1 2 3 4 5 6 7 8 UNITED STATES DISTRICT COURT 9 EASTERN DISTRICT OF CALIFORNIA 10 11 ZANE HUBBARD, 12 Plaintiff, 13 14 vs. 1:14-cv-00041-AWI-GSA-PC ORDER DISMISSING FIRST AMENDED COMPLAINT FOR FAILURE TO STATE A CLAIM, WITH LEAVE TO AMEND (Doc. 9.) DE OCHOA, et al., 15 Defendants. THIRTY DAY DEADLINE TO FILE SECOND AMENDED COMPLAINT 16 17 I. BACKGROUND 18 Zane Hubbard (―Plaintiff‖) is a state prisoner proceeding pro se with this civil rights 19 action pursuant to 42 U.S.C. § 1983 and the Foreign Intelligence Surveillance Act of 1978, 50 20 U.S.C. §§ 1801-1811 (1982). Plaintiff filed the Complaint commencing this action on January 21 13, 2014. (Doc. 1.) The court screened the Complaint and issued an order on June 20, 2014, 22 dismissing the Complaint for failure to state a claim, with leave to amend. (Doc. 8.) On July 7, 23 2014, Plaintiff filed the First Amended Complaint, which is now before the court for screening. 24 (Doc. 9.) 25 II. SCREENING REQUIREMENT 26 The court is required to screen complaints brought by prisoners seeking relief against a 27 governmental entity or officer or employee of a governmental entity. 28 U.S.C. ' 1915A(a). 28 The court must dismiss a complaint or portion thereof if the prisoner has raised claims that are 1 1 legally Afrivolous or malicious,@ that fail to state a claim upon which relief may be granted, or 2 that seek monetary relief from a defendant who is immune from such relief. 28 U.S.C. 3 ' 1915A(b)(1),(2). ANotwithstanding any filing fee, or any portion thereof, that may have been 4 paid, the court shall dismiss the case at any time if the court determines that the action or 5 appeal fails to state a claim upon which relief may be granted.@ 28 U.S.C. ' 1915(e)(2)(B)(ii). 6 A complaint is required to contain Aa short and plain statement of the claim showing 7 that the pleader is entitled to relief.@ Fed. R. Civ. P. 8(a)(2). Detailed factual allegations are 8 not required, but A[t]hreadbare recitals of the elements of a cause of action, supported by mere 9 conclusory statements, do not suffice.@ Ashcroft v. Iqbal, 556 U.S. 662, 678, 129 S.Ct. 1937, 10 1949 (2009) (citing Bell Atlantic Corp. v. Twombly, 550 U.S. 544, 555, 127 S.Ct. 1955 11 (2007)). While a plaintiff=s allegations are taken as true, courts Aare not required to indulge 12 unwarranted inferences.@ Doe I v. Wal-Mart Stores, Inc., 572 F.3d 677, 681 (9th Cir. 2009) 13 (internal quotation marks and citation omitted). Plaintiff must set forth Asufficient factual 14 matter, accepted as true, to >state a claim to relief that is plausible on its face.=@ Iqbal, 556 U.S. 15 at 678. While factual allegations are accepted as true, legal conclusions are not. Id. 16 To state a viable claim for relief, Plaintiff must set forth sufficient factual allegations to 17 state a plausible claim for relief. Id. at 678-79; Moss v. U.S. Secret Service, 572 F.3d 962, 969 18 (9th Cir. 2009). The mere possibility of misconduct falls short of meeting this plausibility 19 standard. Id. 20 III. SUMMARY OF FIRST AMENDED COMPLAINT 21 Plaintiff is presently incarcerated at Corcoran State Prison (CSP) in Corcoran, 22 California, in the custody of the California Department of Corrections and Rehabilitation 23 (CDCR), where the events at issue in the First Amended Complaint allegedly occurred. 24 Plaintiff names as defendants Sergeant De Ochoa and Correctional Officer (C/O) Rodriguez 25 (―Defendants‖). Defendants were employed by the CDCR at CSP at the time of the events at 26 issue. Plaintiff‘s factual allegations follow. 27 On November 23, 2013, with approximately twenty-eight homosexual male inmates and 28 ten male Correctional Officers present, defendant C/O Rodriguez told Plaintiff to strip and bend 2 1 at the waist. Plaintiff refused and asked why he was singled out for a cavity search. Defendant 2 Sergeant De Ochoa stated, ―I think you have something in your a**.‖ (Amd Cmp, Doc. 9 at 3 3 ¶IV.) Other officers told Plaintiff, ―in a homosexual manner,‖ that he needed to submit to a 4 cavity search. (Amd Cmp at 3 ¶IV(4).) This was sexual harassment and excessive force, done 5 deliberately to embarrass Plaintiff. Officers confiscated Plaintiff‘s clothing and left him naked 6 in front of male and female officers and nurses. Plaintiff responded with expletives. Half an 7 hour later, Officer Hobbs [not a defendant] and other officers strip-searched Plaintiff again, 8 forcing him to squat and cough three times. 9 Plaintiff alleges that he is illegally surveilled on a twenty-four hour basis under the 10 Foreign Intelligence Surveillance Act of 1978, so officers were aware that Plaintiff was not 11 concealing any items. Through these means, authorities know that Plaintiff is homophobic 12 (against homosexuality), and Plaintiff believes Defendants acted out of discrimination due to 13 Plaintiff‘s race, gender and gender identity, religion, and sexual orientation. Plaintiff believes 14 that correctional officers seek to influence him to become homosexual. Plaintiff is sexually 15 harassed and threatened daily by prison authorities, in violation of the Eighth Amendment and 16 California regulations. Plaintiff has been subjected to unclothed searches around many other 17 male inmates who humiliate him by taunting him about his genitalia and bragging about their 18 sexual acts. Other than sexual harassment, defendant De Ochoa had no reasonable suspicion to 19 search Plaintiff in front of others. 20 The recreation yard is not a high risk security area, but inmates are searched before 21 entering the yard, in their cells, and then segregated by dog cages. These strip searches are 22 very disrespectful and threatening to integrity. Officers force their sexual preference on men 23 who are resisting. This is abuse of authority. The surveillance, threats, and taunting are 24 dehumanizing. 25 Plaintiff requests monetary and injunctive relief. 26 /// 27 /// 28 /// 3 1 2 IV. PLAINTIFF=S CLAIMS The Civil Rights Act under which this action was filed provides: 3 Every person who, under color of [state law] . . . subjects, or causes to be subjected, any citizen of the United States . . . to the deprivation of any rights, privileges, or immunities secured by the Constitution . . . shall be liable to the party injured in an action at law, suit in equity, or other proper proceeding for redress. 4 5 6 7 42 U.S.C. ' 1983. ASection 1983 . . . creates a cause of action for violations of the federal 8 Constitution and laws.@ Sweaney v. Ada County, Idaho, 119 F.3d 1385, 1391 (9th Cir. 1997) 9 (internal quotations omitted). ATo the extent that the violation of a state law amounts to the 10 deprivation of a state-created interest that reaches beyond that guaranteed by the federal 11 Constitution, Section 1983 offers no redress.@ Id. Insufficient Factual Allegations – Defendants Rodriguez and DeOchoa 12 A. 13 The court finds Plaintiff‘s allegations against defendants Rodriguez and De Ochoa to be 14 insufficient to state any claims against them. AWhile a plaintiff=s allegations are taken as true, 15 courts Aare not required to indulge unwarranted inferences.@ Doe I, 572 F.3d at 681. To state a 16 viable claim for relief, Plaintiff must set forth sufficient factual allegations sufficient to state a 17 plausible claim for relief. Iqbal, 556 U.S. at 678; Moss, 572 F.3d at 969. The mere possibility 18 of misconduct falls short of meeting this plausibility standard. Id. 19 Plaintiff must demonstrate that each defendant personally participated in the deprivation of his 20 rights. Jones v. Williams, 297 F.3d 930, 934 (9th Cir. 2002) (emphasis added). Plaintiff must 21 demonstrate that each defendant, through his or her own individual actions, violated Plaintiff=s 22 constitutional rights. Iqbal, 556 U.S. at 676. Under section 1983, 23 In the First Amended Complaint, Plaintiff alleges very few facts specifically against 24 defendants Rodriguez and De Ochoa. Plaintiff alleges only that ―Officer Rodriguez during 25 searches specifically requested that I strip and bend at the waist;‖ that Plaintiff ―asked Sergeant 26 De Ochoa ‗why‘ I was singled out, out of 27 other inmates for a cavity search, and Sergeant De 27 Ochoa stated: ‗I think you have something in your a**;‘‖ and that ―[o]ther than for sexual 28 harassment and abuse of power, Sergeant De Ochoa had no reasonable suspicion to spot-check, 4 1 cavity search, or bare search Plaintiff in front of the whole institution.‖ (ACP, Doc. 9 at 3 2 ¶IV(1),(2), 5 ¶(16).) Plaintiff does not allege that either of the Defendants personally harassed 3 him or subjected him to a strip search; in fact, Plaintiff alleges that other officers confiscated 4 his clothing, left him exposed bare in front of officers and nurses, made sexual remarks to him, 5 and conducted a strip search half an hour later. (ACP at 3 ¶IV(3)-(5), 4-5 ¶(13).) Therefore, 6 Plaintiff‘s allegations against defendants Rodriguez and De Ochoa are not sufficient to state 7 any claims against them under § 1983 upon which relief may be granted. 8 B. 9 The focus of Plaintiff‘s First Amended Complaint is his contention that his rights were 10 violated by prison officials during strip searches. Plaintiff generally alleges that ―officers‖ 11 acted against him by subjecting him to sexual harassment, threats, twenty-four hour 12 surveillance, excessive force, humiliation, and discrimination. However, Plaintiff fails to make 13 specific factual allegations against individual defendants except as noted above, and his general 14 allegations do not rise to the level of any constitutional violation, as discussed in the following 15 paragraphs. 16 Strip Searches 1. Eighth Amendment 17 The Eighth Amendment protects prisoners from inhumane methods of punishment and 18 from inhumane conditions of confinement. Morgan v. Morgensen, 465 F.3d 1041, 1045 (9th 19 Cir. 2006). In some instances, infliction of emotional pain may constitute cruel and unusual 20 punishment prohibited by the Eighth Amendment. See Jordan v. Gardner, 986 F.2d 1521, 1524 21 (9th Cir. 1993) (en banc) (holding that contact searches of female prisoners by male guards 22 violated Eighth Amendment). Prison officials are not liable for inflicting pain on a prisoner 23 through body search techniques unless the official acted with deliberate indifference to a 24 serious risk of harm to the prisoners, id. at 1528, or subjected the prisoner to ―unnecessary and 25 wanton infliction of pain,‖ see Koch v. Ricketts, 82 F.3d 317, 318 (9th Cir. 1996) 26 (acknowledging that prison guards' conducting a body cavity search could in certain 27 circumstances violate an inmate's Eighth Amendment rights). 28 /// 5 1 The Eighth Amendment protects inmates from repetitive and harassing searches, and 2 from sexual abuse. Hudson v. Palmer, 468 U.S. 517, 530 (1984); Schwenk v. Hartford, 204 3 F.3d 1187, 1197 (9th Cir. 2000). Sexual assault, coercion, and harassment certainly may 4 violate contemporary standards of decency and cause physical and psychological harm. See 5 Jordan, 986 F.2d at 1525–31. However, not every malevolent touch by a prison guard or 6 official gives rise to an Eighth Amendment violation—the Eighth Amendment's prohibition 7 against cruel and unusual punishment necessarily excludes from constitutional recognition de 8 minimis uses of force. See Hudson v. McMillian, 503 U.S. 1, 9–10, 112 S.Ct. 995 (1992); 9 Berryhill v. Schriro, 137 F.3d 1073, 1076 (8th Cir. 1998) (no Eighth Amendment violation 10 where employees briefly touched inmate's buttocks with apparent intent to embarrass him). To 11 state a claim for sexual harassment under the Eighth Amendment, a prisoner must establish that 12 the alleged sexual harassment was egregious, pervasive, and/or widespread. See, e.g., Jordan, 13 986 F.2d at 1525–31 (prison policy requiring male guards to conduct body searches on female 14 prisoners); Watson v. Jones, 980 F.2d 1165, 1165–66 (8th Cir. 1992) (correctional officer 15 sexually harassed two inmates on almost daily basis for two months by conducting deliberate 16 examination of genitalia and anus). 17 Plaintiff has not alleged that he was touched or physically injured during strip searches, 18 or that he was subjected to egregious, pervasive, or widespread sexual harassment. While he 19 claims that he was spoken to ―in a homosexual manner,‖ which he believes was done out of 20 sexual harassment, and was taunted about the size of his genitals, such conclusory allegations 21 do not amount to a constitutional violation. (Amd Cmp at 3 ¶IV(4).) Plaintiff alleges that he 22 felt degraded and humiliated. However, he fails to allege sufficient facts showing that prison 23 officials had knowledge of a serious risk of harm to Plaintiff. Thus, Plaintiff fails to state a 24 cognizable Eighth Amendment claim. 25 2. Fourth Amendment 26 The Fourth Amendment guarantees the right of the people to be secure against 27 unreasonable searches, and its protections extend to incarcerated prisoners. Bell v. Wolfish, 28 441 U.S. 520, 545 (1979). In determining the reasonableness of a search under the Fourth 6 1 Amendment, A[c]ourts must consider the scope of the particular intrusion, the manner in which 2 it is conducted, the justification for initiating it, and the place in which it is conducted.@ Id. at 3 559. The reasonableness of a prisoner search is determined by reference to the prison context. 4 Michenfelder v. Sumner, 860 F.2d 328, 332 (9th Cir. 1988). AWhen a prison regulation 5 impinges on inmates= constitutional rights, the regulation is valid if it is reasonably related to 6 legitimate penological interests.@ Turner v. Safley, 482 U.S. 78, 79 (1987). The Supreme Court 7 found reasonable ―‗[v]isual body cavity searches conducted after contact visits as a means of 8 preventing prisoners' possession of weapons and contraband, even absent probable cause.‘‖ Id., 9 111 F.3d at 700 (quoting Michenfelder, 860 F.2d at 332). In Thompson, the Ninth Circuit held 10 that visual strip searches and urine tests to search for drugs were reasonably related to the 11 prison officials' legitimate penological interest in keeping drugs out of prison. Id. However, 12 ―not all strip search procedures will be reasonable; some could be excessive, vindictive, 13 harassing, or unrelated to any legitimate penological interest.‖ Id. The prisoner bears the 14 burden of showing that prison officials intentionally used exaggerated or excessive means to 15 enforce security in conducting a search. See Thompson v. Souza, 111 F.3d 694, 700 (9th 16 Cir.1997). 17 The Fourth Amendment applies to the invasion of bodily privacy in prisons and jails. 18 Bull v. San Francisco, 595 F.3d 964, 974–75 (9th Cir. 2010) (en banc). Prisoners= legitimate 19 expectations of bodily privacy from persons of the opposite sex are extremely limited. Jordan, 20 986 F.2d at 1524; see also Michenfelder, 860 F.2d at 328 (visual body-cavity searches of male 21 inmates conducted within view of female guards held constitutional); Grummett v. Rushen, 779 22 F.2d 491, 492 (9th Cir. 1985) (high potential for female guards to view male inmates disrobing, 23 showering, and using toilet facilities did not render prison policies unconstitutional); Rickman 24 v. Avaniti, 854 F.2d 327, 327-28 (9th Cir. 1988) (routine visual body-cavity searches of 25 prisoners held constitutional); Thompson, 111 F.3d at 700-01 (visual body-cavity search of 26 prisoners conducted in public held constitutional). 27 searches may violate the Fourth Amendment's reasonableness standard. Somers v. Thurman, 28 109 F.3d 614, 622 n.5 (9th Cir. 1997). 7 However, abusive cross-gender strip 1 Plaintiff alleges that defendant Rodriguez ordered him to strip and bend at the waist, 2 and defendant De Ochoa told him he was singled out for a cavity search because it was 3 suspected he was concealing something. When Plaintiff refused to follow orders, he was 4 stripped of his clothing and left naked and exposed in front of male and female officers and 5 nurses. Half an hour later, Officer Hobbs [not a defendant] conducted a strip search on 6 Plaintiff. There is no evidence in Plaintiff‘s allegations that the strip search conducted here 7 violated Plaintiff's Fourth Amendment rights. 8 Amendment claim for being subjected to a strip search. 9 3. Therefore, Plaintiff fails to state a Fourth Due Process 10 The Due Process Clause protects prisoners from being deprived of liberty without due 11 process of law. Wolff v. McDonnell, 418 U.S. 539, 556 (1974). In order to state a cause of 12 action for deprivation of procedural due process, a plaintiff must first establish the existence of 13 a liberty interest for which the protection is sought. The Fourteenth Amendment embodies a 14 right to privacy. E.g., York v. Story, 324 F.2d 450, 454 (9th Cir. 1963); Grummett, 779 F.2d at 15 493-94 (It is clearly established that the Fourteenth Amendment protects a sphere of privacy, 16 and the most Abasic subject of privacy ... the naked body@). 17 institutional life demand that privacy be limited, it is clearly established that gratuitous 18 invasions of privacy violate the Fourteenth Amendment. See id. However, prisoners= privacy 19 rights are subject to infringement by prison policies that are reasonably related to legitimate 20 penological interests. Thompson, 111 F.3d at 701-702 (reasonableness test set forth in Turner 21 applies whenever the needs of prison administration implicate constitutional rights). To restrict 22 female guards from positions which involve occasional viewing of inmates unclothed would 23 possibly produce a risk to both internal security needs and equal employment opportunities, and 24 thus such surveillance is justified. Grummett, 779 F.2d at 496. 25 While the circumstances of Plaintiff alleges that he was stripped naked in preparation for a strip search, within view 26 of male and female officers and nurses. 27 humiliated. 28 observation by others while he was unclothed, or that the officers and nurses did more than Plaintiff alleges that he was embarrassed and However, Plaintiff makes no allegations that he was subject to prolonged 8 1 casually observe him in passing. Thus, Plaintiff‘s allegations have not established that this 2 observation by others, including members of the opposite sex, was so degrading that it violated 3 the Fourteenth Amendment. 4 C. 5 The Equal Protection Clause requires that persons who are similarly situated be treated 6 alike. City of Cleburne, Tex. v. Cleburne Living Center, 473 U.S. 432, 439, 105 S.Ct. 3249 7 (1985); Shakur v. Schriro, 514 F.3d 878, 891 (9th Cir. 2008). An equal protection claim may 8 be established by showing that Defendants intentionally discriminated against Plaintiff based 9 on his membership in a protected class, Comm. Concerning Cmty. Improvement v. City of 10 Modesto, 583 F.3d 690, 702-03 (9th Cir. 2009); Serrano v. Francis, 345 F.3d 1071,1082 (9th 11 Cir. 2003), Lee v. City of Los Angeles, 250 F.3d 668, 686 (9th Cir. 2001), or that similarly 12 situated individuals were intentionally treated differently without a rational relationship to a 13 legitimate state purpose, Engquist v. Oregon Department of Agr., 553 U.S. 591, 601-02, 128 14 S.Ct. 2146 (2008); Village of Willowbrook v. Olech, 528 U.S. 562, 564, 120 S.Ct. 1073 15 (2000); Lazy Y Ranch Ltd. v. Behrens, 546 F.3d 580, 592 (9th Cir. 2008); North Pacifica LLC 16 v. City of Pacifica, 526 F.3d 478, 486 (9th Cir. 2008). Equal Protection 17 Plaintiff has not alleged any facts demonstrating that he was intentionally discriminated 18 against on the basis of his membership in a protected class, or that he was intentionally treated 19 differently than other similarly situated inmates without a rational relationship to a legitimate 20 state purpose. Therefore, Plaintiff fails to state a claim for relief for violation of his right to 21 equal protection. 22 D. 23 Plaintiff alleges that he was sexually harassed and threatened daily by prison 24 authorities. Verbal harassment or abuse alone is not sufficient to state a claim under section 25 1983, Oltarzewski v. Ruggiero, 830 F.2d 136, 139 (9th Cir. 1987), and threats do not rise to the 26 level of a constitutional violation, Gaut v. Sunn, 810 F.2d 923, 925 (9th Cir. 1987). Therefore, 27 Plaintiff fails to state a claim based on verbal harassment and threats by Defendants. 28 /// Verbal Threats 9 1 E. 2 Plaintiff alleges that prison officials illegally subjected him to twenty-four hour 3 4 Twenty-Four Hour Surveillance surveillance under the Foreign Intelligence Surveillance Act of 1978. 1. Foreign Intelligence Surveillance Act (“FISA”) 5 ―Enacted in 1978, FISA [50 U.S.C. §§ 1801-1811 (1982)] generally allows a federal 6 officer, if authorized by the President of the United States acting through the Attorney General 7 (or the Acting Attorney General or the Deputy Attorney General) of the United States, to obtain 8 from a judge of the specially created FISA Court, see 50 U.S.C. Section 1803, an order 9 ‗approving electronic surveillance of a foreign power or an agent of a foreign power for the 10 purpose of obtaining foreign intelligence information.‘ 11 Kevork, 634 F. Supp. 1002, 1006 (C.D. Cal. 1985) aff'd, 788 F.2d 566 (9th Cir. 1986) (citing 12 United States v. Duggan, 743 F.2d 59, 69-70 (2d Cir. 1984). Id. Section 1802(b)‖; Matter of 13 Plaintiff claims that he was illegally under twenty-four hour surveillance under FISA. 14 This conclusory allegation, without more, cannot state a claim upon which relief may be 15 granted. A complaint does not suffice if it tenders ―naked assertion[s]‖ devoid of ―further 16 factual enhancement.‖ Iqbal, 556 U.S. at 678. To state a viable claim for relief, Plaintiff must 17 set forth sufficient factual allegations sufficient to state a plausible claim for relief. Id.; Moss, 18 572 F.3d at 969. 19 surveillance, how the surveillance was being conducted, or that the surveillance was illegal 20 under FISA. Therefore, Plaintiff fails to state a claim under FISA. 21 2. Plaintiff alleges no facts showing that he was under twenty-four hour Fourth Amendment 22 To the extent that Plaintiff seeks to bring a claim for eavesdropping under the Fourth 23 Amendment, the reasonableness of a prisoner search is determined by reference to the prison 24 context. Michenfelder, 860 F.2d at 332. A>Lawful incarceration brings about the necessary 25 withdrawal or limitation of many privileges and rights, a retraction justified by the 26 considerations underlying our penal system.=@ Id. (quoting Price v. Johnson, 334 U.S. 266, 285 27 (1948)). AWhen a prison regulation impinges on inmates= constitutional rights, the regulation is 28 valid if it is reasonably related to legitimate penological interests.@ Turner, 482 U.S. at 79. As 10 1 discussed above, the prisoner bears the burden of showing that the search was unreasonable. 2 See Thompson, 111 F.3d at 700. Plaintiff has not alleged facts describing the scope of the 3 surveillance, the manner in which it was conducted, the justification for initiating it, or the 4 place which in it was conducted. Id. Without more specific facts, Plaintiff is unable to state a 5 cognizable Fourth Amendment claim for eavesdropping. 6 F. 7 Plaintiff brings claims against defendants for negligence, state civil rights, defamation, 8 failure to train and supervise employees, and violation of state regulations and the state 9 constitution. Plaintiff is informed that violation of state law is not sufficient to state a claim for 10 relief under ' 1983. To state a claim under ' 1983, there must be a deprivation of federal 11 constitutional or statutory rights. See Paul v. Davis, 424 U.S. 693 (1976). Although the court 12 may exercise supplemental jurisdiction over state law claims, Plaintiff must first have a 13 cognizable claim for relief under federal law. See 28 U.S.C. ' 1367. In this instance, the court 14 fails to find any cognizable federal claims in the First Amended Complaint. 15 Plaintiff=s state law claims fail. 16 V. State Law Claims Therefore, CONCLUSION AND ORDER 17 The Court finds that Plaintiff=s First Amended Complaint fails to state any cognizable 18 claim upon which relief may be granted under ' 1983 or the Foreign Intelligence Surveillance 19 Act. Under Rule 15(a) of the Federal Rules of Civil Procedure, ―leave to amend shall be freely 20 given when justice so requires.‖ The Court finds that justice requires providing Plaintiff with 21 the court‘s guidance in this order and another opportunity to file an amended complaint that 22 states a claim. 23 complaint curing the deficiencies identified above. Lopez v. Smith, 203 F.3d 1122, 1126-30 24 (9th Cir. 2000). 25 days. Therefore, the Court will provide Plaintiff with time to file an amended Plaintiff is granted leave to file a Second Amended Complaint within thirty 26 The amended complaint should be brief, but must state what each named defendant did 27 that led to the deprivation of Plaintiff‘s constitutional or other federal rights. Fed. R. Civ. P. 28 8(a); Iqbal, 129 S.Ct. at 1948-49; Jones v. Williams, 297 F.3d 930, 934 (9th Cir. 2002). There 11 1 is no respondeat superior liability, and each defendant is only liable for his or her own 2 misconduct. Iqbal, 129 S.Ct. at 1948-49. Plaintiff must set forth ―sufficient factual matter . . . 3 to ‗state a claim that is plausible on its face.‘‖ Id. at 1949 (quoting Twombly, 550 U.S. at 555). 4 Plaintiff must also demonstrate that each defendant personally participated in the deprivation of 5 his rights. Jones, 297 F.3d at 934 (emphasis added). As Plaintiff was advised in the court‘s 6 prior order, in order to hold an individual defendant liable, Plaintiff must name the individual 7 defendant, describe where that defendant is employed and in what capacity, and explain how 8 that defendant acted under color of state law. Plaintiff should state clearly, in his own words, 9 what happened, describing what he saw, heard, or otherwise experienced. Plaintiff must 10 describe what each defendant did to violate the particular right described by Plaintiff. Plaintiff 11 should carefully review the court‘s order and only include the claims he believes are 12 cognizable. 13 Plaintiff should note that although he has been given the opportunity to amend, it is not 14 for the purpose of changing the nature of this suit or adding unrelated claims. George v. Smith, 15 507 F.3d 605, 607 (7th Cir. 2007) (no ―buckshot‖ complaints). 16 Plaintiff is reminded that an amended complaint supercedes the original complaint, 17 Lacey v. Maricopa County, 693 F 3d. 896, 907 n.1 (9th Cir. 2012) (en banc), and it must be 18 complete in itself without reference to the prior or superceded pleading, Local Rule 220. 19 Therefore, in an amended complaint, as in an original complaint, each claim and the 20 involvement of each defendant must be sufficiently alleged. The amended complaint should be 21 clearly and boldly titled ―Second Amended Complaint,‖ refer to the appropriate case number, 22 and be an original signed under penalty of perjury. 23 Based on the foregoing, it is HEREBY ORDERED that: 24 1. 25 Plaintiff‘s First Amended Complaint, filed on July 7, 2014, is dismissed for failure to state a claim, with leave to amend; 26 2. 27 /// 28 The Clerk‘s Office shall send Plaintiff a civil rights complaint form; /// 12 1 3. Within thirty (30) days from the date of service of this order, Plaintiff shall file 2 a Second Amended Complaint curing the deficiencies identified by the Court in 3 this order; 4 4. 5 6 Plaintiff shall caption the amended complaint ―Second Amended Complaint‖ and refer to the case number 1:14-cv-00041-AWI-GSA-PC; and 5. 7 If Plaintiff fails to comply with this order, this action will be dismissed for failure to state a claim upon which relief may be granted. 8 9 10 11 IT IS SO ORDERED. Dated: April 23, 2015 /s/ Gary S. Austin UNITED STATES MAGISTRATE JUDGE 12 13 14 15 16 17 18 19 20 21 22 23 24 25 26 27 28 13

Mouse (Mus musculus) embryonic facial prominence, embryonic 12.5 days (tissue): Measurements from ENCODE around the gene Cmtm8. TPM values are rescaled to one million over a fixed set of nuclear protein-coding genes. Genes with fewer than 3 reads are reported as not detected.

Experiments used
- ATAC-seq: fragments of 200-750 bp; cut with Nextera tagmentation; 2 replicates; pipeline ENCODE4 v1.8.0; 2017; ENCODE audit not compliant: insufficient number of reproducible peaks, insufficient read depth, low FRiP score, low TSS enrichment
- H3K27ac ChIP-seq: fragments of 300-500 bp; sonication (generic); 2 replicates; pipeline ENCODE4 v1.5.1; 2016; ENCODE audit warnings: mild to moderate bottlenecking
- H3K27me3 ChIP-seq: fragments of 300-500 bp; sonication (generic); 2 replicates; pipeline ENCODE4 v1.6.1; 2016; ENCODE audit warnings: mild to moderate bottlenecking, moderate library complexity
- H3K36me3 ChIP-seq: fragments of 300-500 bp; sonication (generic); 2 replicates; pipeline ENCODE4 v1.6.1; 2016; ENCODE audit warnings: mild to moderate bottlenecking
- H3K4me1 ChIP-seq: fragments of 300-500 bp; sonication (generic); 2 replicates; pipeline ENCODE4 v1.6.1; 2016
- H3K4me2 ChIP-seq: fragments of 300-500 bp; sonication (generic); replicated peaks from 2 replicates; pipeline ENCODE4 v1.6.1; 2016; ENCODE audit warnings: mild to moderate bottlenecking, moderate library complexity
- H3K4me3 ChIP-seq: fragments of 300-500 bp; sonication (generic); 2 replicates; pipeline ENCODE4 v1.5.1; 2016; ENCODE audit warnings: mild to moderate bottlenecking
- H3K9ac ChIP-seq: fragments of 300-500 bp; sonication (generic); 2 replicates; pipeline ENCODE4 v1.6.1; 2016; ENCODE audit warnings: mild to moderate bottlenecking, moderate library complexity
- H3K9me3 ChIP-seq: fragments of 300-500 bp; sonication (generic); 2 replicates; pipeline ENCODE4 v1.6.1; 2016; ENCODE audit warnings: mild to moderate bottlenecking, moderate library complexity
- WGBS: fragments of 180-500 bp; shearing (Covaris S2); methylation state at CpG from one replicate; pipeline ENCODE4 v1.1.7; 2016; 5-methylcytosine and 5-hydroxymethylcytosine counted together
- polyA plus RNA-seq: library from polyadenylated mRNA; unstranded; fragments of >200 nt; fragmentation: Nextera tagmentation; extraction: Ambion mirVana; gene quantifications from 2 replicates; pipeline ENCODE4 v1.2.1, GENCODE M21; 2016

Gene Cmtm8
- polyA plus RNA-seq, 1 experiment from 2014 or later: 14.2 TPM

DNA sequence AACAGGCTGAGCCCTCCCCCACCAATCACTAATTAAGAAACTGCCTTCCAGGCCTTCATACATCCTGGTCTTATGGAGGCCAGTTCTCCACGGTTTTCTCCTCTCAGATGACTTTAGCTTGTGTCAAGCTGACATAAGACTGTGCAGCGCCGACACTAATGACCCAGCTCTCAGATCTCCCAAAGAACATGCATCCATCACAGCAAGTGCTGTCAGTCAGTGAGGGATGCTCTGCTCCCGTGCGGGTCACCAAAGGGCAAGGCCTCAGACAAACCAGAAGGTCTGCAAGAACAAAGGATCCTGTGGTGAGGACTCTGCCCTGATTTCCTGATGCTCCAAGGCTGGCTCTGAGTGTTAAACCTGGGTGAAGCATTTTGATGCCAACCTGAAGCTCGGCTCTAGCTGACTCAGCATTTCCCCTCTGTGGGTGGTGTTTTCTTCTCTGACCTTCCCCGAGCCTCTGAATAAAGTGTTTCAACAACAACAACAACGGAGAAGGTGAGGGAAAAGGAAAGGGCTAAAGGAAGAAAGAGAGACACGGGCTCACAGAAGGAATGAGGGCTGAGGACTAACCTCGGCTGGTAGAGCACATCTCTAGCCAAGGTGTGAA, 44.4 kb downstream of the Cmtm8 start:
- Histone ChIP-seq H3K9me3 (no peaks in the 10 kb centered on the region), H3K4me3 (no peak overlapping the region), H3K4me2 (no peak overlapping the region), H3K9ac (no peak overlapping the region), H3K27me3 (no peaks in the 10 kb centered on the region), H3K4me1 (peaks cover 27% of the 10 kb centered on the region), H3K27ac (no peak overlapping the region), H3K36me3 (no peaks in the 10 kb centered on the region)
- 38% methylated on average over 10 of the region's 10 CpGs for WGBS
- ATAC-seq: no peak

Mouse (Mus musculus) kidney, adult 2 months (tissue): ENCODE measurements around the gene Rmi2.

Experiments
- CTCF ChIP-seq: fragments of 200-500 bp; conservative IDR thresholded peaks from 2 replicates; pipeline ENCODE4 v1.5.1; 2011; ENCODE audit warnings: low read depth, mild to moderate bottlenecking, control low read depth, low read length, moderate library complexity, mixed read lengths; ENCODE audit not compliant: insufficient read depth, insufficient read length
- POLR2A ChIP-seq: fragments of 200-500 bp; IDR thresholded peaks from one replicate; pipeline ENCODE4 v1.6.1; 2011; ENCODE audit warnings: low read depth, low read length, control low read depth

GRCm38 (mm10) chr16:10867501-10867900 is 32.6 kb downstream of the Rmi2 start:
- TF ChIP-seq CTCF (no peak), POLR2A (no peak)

Disclaimer: Justia Dockets & Filings provides public litigation records from the federal appellate and district courts. These filings and docket sheets should not be considered findings of fact or liability, nor do they necessarily reflect the view of Justia.

Why Is My Information Online?